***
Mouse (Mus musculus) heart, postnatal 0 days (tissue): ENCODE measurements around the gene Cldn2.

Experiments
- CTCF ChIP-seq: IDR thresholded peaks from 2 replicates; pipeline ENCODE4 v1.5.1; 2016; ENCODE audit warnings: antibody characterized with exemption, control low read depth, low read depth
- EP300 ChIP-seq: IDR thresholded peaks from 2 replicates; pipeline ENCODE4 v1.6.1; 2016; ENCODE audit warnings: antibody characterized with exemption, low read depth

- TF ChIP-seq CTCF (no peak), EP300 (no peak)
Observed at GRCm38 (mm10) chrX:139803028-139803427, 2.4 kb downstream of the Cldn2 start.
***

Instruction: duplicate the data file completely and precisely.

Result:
Mouse (Mus musculus) heart, postnatal 0 days (tissue): ENCODE measurements around the gene Cldn2.

Experiments
- CTCF ChIP-seq: IDR thresholded peaks from 2 replicates; pipeline ENCODE4 v1.5.1; 2016; ENCODE audit warnings: antibody characterized with exemption, control low read depth, low read depth
- EP300 ChIP-seq: IDR thresholded peaks from 2 replicates; pipeline ENCODE4 v1.6.1; 2016; ENCODE audit warnings: antibody characterized with exemption, low read depth

- TF ChIP-seq CTCF (no peak), EP300 (no peak)
Observed at GRCm38 (mm10) chrX:139803028-139803427, 2.4 kb downstream of the Cldn2 start.